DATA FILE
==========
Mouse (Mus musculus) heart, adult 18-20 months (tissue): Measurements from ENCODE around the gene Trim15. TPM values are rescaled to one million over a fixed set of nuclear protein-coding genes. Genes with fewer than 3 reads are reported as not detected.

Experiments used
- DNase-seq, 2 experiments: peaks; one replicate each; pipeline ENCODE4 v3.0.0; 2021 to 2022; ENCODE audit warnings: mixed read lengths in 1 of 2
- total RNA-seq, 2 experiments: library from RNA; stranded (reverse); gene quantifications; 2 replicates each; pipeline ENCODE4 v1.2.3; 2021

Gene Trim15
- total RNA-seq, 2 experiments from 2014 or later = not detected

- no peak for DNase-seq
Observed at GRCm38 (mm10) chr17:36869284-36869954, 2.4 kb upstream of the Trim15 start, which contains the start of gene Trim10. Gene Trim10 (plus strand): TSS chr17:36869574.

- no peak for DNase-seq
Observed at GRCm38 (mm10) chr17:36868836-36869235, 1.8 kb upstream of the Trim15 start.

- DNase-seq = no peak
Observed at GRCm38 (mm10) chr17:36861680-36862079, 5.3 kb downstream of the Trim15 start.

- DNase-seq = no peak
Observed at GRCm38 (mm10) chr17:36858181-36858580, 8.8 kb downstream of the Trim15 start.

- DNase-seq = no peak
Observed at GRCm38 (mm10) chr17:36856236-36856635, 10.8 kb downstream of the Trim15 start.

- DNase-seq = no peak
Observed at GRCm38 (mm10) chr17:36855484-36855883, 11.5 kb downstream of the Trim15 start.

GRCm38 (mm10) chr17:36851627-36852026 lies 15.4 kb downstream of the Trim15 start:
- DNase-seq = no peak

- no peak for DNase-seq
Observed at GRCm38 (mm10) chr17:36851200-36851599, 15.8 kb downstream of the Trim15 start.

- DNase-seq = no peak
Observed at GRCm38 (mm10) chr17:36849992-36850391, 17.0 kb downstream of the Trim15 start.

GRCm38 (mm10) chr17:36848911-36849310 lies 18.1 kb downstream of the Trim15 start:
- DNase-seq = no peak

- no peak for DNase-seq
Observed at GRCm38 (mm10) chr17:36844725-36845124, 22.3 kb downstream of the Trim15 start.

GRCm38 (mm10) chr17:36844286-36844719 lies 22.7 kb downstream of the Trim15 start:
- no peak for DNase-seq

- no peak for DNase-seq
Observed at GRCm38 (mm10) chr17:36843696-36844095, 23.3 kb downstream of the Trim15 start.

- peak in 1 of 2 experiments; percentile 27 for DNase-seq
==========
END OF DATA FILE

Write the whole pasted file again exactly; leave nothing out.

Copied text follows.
Mouse (Mus musculus) heart, adult 18-20 months (tissue): Measurements from ENCODE around the gene Trim15. TPM values are rescaled to one million over a fixed set of nuclear protein-coding genes. Genes with fewer than 3 reads are reported as not detected.

Experiments used
- DNase-seq, 2 experiments: peaks; one replicate each; pipeline ENCODE4 v3.0.0; 2021 to 2022; ENCODE audit warnings: mixed read lengths in 1 of 2
- total RNA-seq, 2 experiments: library from RNA; stranded (reverse); gene quantifications; 2 replicates each; pipeline ENCODE4 v1.2.3; 2021

Gene Trim15
- total RNA-seq, 2 experiments from 2014 or later = not detected

- no peak for DNase-seq
Observed at GRCm38 (mm10) chr17:36869284-36869954, 2.4 kb upstream of the Trim15 start, which contains the start of gene Trim10. Gene Trim10 (plus strand): TSS chr17:36869574.

- no peak for DNase-seq
Observed at GRCm38 (mm10) chr17:36868836-36869235, 1.8 kb upstream of the Trim15 start.

- DNase-seq = no peak
Observed at GRCm38 (mm10) chr17:36861680-36862079, 5.3 kb downstream of the Trim15 start.

- DNase-seq = no peak
Observed at GRCm38 (mm10) chr17:36858181-36858580, 8.8 kb downstream of the Trim15 start.

- DNase-seq = no peak
Observed at GRCm38 (mm10) chr17:36856236-36856635, 10.8 kb downstream of the Trim15 start.

- DNase-seq = no peak
Observed at GRCm38 (mm10) chr17:36855484-36855883, 11.5 kb downstream of the Trim15 start.

GRCm38 (mm10) chr17:36851627-36852026 lies 15.4 kb downstream of the Trim15 start:
- DNase-seq = no peak

- no peak for DNase-seq
Observed at GRCm38 (mm10) chr17:36851200-36851599, 15.8 kb downstream of the Trim15 start.

- DNase-seq = no peak
Observed at GRCm38 (mm10) chr17:36849992-36850391, 17.0 kb downstream of the Trim15 start.

GRCm38 (mm10) chr17:36848911-36849310 lies 18.1 kb downstream of the Trim15 start:
- DNase-seq = no peak

- no peak for DNase-seq
Observed at GRCm38 (mm10) chr17:36844725-36845124, 22.3 kb downstream of the Trim15 start.

GRCm38 (mm10) chr17:36844286-36844719 lies 22.7 kb downstream of the Trim15 start:
- no peak for DNase-seq

- no peak for DNase-seq
Observed at GRCm38 (mm10) chr17:36843696-36844095, 23.3 kb downstream of the Trim15 start.

- peak in 1 of 2 experiments; percentile 27 for DNase-seq